New Zealand spam, even, and I’m not talking about the pressed ham. A few years ago a man in Christchurch was outed by investigative journalist Juha Saarinen for sending vast quantities of the stuff – he boasted of 100 million messages per day – mainly with solicitations to buy things that were supposed to enlarge your penis. If you even had one. That person got extremely grumpy when he received many angry phone calls about his business, complaining that his children were taking calls from strangers angry about unsolicited and inappropriate messages. The irony was apparently lost on him. When challenged, he said that he was doing nothing illegal.
Anyway, after the publicity that person (I would normally use the word “gentleman”, but somehow it doesn’t fit) said that he would stop spamming. Fair enough. But this week the newly-formed anti-spam division of the Department of Internal Affairs has swooped on on an alleged spammer, again in Christchurch, after an expose by the BBC and some fine work by a Danish journalist. The product is again male bodily extension. And this time, all the computers at an address – 22, not bad for a home – have been seized with a view to prosecution under the Unsolicited Commercial Messages Act of 2007.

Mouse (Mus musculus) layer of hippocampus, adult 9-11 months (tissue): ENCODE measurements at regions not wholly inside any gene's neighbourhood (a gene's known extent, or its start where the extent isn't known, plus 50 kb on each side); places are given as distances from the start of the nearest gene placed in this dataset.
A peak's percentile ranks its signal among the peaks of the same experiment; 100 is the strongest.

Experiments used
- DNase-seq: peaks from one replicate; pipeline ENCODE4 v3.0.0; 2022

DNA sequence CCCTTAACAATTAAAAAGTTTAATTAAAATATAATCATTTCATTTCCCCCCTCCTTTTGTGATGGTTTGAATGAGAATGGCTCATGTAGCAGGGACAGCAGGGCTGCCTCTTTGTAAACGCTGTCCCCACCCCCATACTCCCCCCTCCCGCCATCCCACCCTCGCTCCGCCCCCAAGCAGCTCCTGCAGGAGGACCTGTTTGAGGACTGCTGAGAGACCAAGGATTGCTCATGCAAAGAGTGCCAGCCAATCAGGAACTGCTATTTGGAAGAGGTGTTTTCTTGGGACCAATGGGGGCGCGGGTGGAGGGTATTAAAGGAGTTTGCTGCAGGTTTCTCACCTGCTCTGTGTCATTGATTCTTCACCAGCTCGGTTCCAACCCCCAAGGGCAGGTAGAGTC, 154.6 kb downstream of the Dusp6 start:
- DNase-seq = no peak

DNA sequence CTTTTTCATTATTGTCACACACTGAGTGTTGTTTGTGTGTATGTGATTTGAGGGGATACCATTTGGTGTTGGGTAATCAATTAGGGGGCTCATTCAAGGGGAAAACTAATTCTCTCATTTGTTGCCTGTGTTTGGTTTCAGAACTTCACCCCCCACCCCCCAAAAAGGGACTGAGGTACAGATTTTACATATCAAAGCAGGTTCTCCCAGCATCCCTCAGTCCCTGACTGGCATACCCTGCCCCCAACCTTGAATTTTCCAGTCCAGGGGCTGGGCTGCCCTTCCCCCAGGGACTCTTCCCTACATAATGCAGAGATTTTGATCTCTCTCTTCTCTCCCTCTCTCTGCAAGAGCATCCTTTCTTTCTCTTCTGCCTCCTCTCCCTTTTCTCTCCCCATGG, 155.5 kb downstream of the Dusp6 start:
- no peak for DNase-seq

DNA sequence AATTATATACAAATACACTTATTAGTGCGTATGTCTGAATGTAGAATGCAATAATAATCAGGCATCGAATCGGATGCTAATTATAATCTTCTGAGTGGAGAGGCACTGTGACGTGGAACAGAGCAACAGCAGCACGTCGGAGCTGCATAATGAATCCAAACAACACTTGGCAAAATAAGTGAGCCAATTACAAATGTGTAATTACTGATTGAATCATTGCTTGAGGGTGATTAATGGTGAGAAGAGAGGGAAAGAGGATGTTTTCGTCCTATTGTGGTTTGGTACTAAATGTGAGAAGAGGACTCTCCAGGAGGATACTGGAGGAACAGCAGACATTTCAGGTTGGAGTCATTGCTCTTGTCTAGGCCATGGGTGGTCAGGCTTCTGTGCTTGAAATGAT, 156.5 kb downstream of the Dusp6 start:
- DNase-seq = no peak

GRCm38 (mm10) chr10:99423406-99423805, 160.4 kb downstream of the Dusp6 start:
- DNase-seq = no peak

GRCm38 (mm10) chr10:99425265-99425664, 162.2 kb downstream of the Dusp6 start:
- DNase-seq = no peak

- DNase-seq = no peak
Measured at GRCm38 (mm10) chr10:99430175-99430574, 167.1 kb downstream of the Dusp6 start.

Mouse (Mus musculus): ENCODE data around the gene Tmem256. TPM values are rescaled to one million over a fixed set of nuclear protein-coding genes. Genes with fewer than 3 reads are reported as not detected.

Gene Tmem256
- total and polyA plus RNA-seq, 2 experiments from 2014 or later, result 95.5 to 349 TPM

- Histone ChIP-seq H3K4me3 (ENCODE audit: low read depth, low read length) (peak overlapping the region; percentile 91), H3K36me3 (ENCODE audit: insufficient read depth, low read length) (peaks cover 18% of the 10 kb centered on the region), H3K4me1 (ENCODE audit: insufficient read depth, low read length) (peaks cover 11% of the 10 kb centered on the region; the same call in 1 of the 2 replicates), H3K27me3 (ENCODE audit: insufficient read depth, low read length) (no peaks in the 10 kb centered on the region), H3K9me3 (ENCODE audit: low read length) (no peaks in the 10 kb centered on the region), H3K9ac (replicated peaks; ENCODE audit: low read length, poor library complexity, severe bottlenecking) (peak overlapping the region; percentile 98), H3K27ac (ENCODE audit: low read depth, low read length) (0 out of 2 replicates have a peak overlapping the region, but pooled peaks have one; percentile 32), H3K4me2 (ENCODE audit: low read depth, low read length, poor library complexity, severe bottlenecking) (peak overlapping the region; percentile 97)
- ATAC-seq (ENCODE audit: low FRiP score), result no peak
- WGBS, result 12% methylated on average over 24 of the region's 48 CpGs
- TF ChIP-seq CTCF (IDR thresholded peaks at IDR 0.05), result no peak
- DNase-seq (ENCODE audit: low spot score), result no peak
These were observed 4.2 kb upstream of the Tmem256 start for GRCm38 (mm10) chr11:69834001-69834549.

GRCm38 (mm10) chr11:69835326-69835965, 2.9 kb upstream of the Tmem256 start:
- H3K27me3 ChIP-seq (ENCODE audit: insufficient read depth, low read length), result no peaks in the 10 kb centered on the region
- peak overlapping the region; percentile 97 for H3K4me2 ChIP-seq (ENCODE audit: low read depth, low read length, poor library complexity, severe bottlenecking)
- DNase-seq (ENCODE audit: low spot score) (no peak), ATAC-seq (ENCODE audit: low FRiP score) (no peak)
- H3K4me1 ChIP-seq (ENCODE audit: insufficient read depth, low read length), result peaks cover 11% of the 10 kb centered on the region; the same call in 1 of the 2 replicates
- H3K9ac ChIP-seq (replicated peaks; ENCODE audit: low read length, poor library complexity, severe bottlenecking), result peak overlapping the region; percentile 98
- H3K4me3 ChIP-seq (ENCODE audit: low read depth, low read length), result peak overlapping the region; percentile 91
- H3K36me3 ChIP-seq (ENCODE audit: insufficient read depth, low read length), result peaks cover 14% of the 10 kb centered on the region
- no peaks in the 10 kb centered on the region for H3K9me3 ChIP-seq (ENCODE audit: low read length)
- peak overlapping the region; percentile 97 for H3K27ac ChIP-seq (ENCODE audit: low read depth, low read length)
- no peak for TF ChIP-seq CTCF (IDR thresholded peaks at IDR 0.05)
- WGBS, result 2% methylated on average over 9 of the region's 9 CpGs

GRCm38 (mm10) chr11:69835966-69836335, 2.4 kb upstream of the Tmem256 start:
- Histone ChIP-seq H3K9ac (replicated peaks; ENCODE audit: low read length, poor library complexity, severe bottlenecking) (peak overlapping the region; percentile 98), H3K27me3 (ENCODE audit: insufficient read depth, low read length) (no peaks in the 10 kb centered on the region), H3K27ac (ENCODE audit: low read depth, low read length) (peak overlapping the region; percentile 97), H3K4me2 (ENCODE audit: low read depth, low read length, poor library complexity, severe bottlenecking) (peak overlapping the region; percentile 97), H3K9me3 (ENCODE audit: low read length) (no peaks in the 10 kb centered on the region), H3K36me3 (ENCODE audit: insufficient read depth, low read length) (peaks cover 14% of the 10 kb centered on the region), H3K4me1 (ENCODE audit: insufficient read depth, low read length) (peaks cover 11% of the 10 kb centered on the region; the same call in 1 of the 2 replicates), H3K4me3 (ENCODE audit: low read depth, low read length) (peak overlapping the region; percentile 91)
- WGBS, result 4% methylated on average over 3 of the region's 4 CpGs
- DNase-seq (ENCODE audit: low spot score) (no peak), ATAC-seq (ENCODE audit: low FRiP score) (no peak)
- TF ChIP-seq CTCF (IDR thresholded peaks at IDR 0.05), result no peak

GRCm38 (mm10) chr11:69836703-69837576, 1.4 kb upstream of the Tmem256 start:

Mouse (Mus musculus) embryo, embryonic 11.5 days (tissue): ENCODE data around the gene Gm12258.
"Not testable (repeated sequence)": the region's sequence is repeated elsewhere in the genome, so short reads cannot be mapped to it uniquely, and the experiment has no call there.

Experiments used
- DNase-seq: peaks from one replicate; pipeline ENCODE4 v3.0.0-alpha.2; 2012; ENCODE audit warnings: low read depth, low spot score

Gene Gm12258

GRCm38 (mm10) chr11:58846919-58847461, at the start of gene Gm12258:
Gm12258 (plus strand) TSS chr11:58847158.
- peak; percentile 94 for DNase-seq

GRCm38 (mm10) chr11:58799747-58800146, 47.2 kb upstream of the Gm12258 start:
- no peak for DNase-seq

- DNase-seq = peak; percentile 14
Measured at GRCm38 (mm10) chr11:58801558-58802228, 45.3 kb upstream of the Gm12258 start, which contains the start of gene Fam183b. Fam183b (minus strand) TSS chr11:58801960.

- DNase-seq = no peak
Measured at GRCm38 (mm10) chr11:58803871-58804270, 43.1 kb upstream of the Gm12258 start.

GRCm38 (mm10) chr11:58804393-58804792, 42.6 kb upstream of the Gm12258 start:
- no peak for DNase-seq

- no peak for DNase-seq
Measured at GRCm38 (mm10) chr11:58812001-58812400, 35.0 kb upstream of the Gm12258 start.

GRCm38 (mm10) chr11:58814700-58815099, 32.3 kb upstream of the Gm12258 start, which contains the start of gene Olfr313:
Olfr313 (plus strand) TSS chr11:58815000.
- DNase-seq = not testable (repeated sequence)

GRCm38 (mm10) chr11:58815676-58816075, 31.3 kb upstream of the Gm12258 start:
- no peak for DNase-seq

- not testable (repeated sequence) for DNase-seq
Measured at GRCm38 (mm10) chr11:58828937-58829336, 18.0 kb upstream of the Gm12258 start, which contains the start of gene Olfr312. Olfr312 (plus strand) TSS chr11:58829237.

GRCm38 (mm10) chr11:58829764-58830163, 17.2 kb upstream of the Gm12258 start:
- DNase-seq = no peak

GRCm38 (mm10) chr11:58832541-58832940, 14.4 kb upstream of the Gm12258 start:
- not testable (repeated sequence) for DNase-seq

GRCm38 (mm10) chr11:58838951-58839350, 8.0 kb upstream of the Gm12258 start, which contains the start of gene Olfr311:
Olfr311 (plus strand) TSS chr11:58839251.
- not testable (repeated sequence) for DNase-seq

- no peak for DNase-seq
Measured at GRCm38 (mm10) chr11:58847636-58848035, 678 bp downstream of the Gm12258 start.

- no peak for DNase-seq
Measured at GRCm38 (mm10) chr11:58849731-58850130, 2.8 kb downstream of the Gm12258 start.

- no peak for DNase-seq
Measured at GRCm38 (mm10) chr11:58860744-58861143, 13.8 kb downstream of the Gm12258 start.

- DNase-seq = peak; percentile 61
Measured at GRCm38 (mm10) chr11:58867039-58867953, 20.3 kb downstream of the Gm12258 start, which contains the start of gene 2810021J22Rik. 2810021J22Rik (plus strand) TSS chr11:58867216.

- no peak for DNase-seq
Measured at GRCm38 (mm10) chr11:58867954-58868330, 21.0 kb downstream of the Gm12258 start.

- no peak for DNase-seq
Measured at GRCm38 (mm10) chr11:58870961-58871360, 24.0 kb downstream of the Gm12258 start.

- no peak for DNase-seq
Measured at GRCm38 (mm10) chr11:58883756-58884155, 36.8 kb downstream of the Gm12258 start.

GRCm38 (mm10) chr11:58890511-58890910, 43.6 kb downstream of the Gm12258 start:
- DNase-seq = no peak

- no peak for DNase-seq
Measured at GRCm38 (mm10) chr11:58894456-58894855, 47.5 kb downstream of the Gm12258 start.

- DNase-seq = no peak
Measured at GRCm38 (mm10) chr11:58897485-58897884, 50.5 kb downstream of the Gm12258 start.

That’s right, the Spam Act has been used in anger. If this person was indeed spamming he deserves the full penalties of the act, there’s no argument about that. But let’s, for a moment, think about the cynics of this act back when it was a bill – it didn’t get unanimous support in Parliament, after all. Where would New Zealand now be if it hadn’t passed? Left explaining to the BBC’s audience that this vile activity, illegal just about everywhere else, was acceptable in New Zealand? That we think it’s alright for New Zealanders to write to the world’s boys and girls offering to supersize their genitals? 100 million times a day?
Well done every MP who voted for it.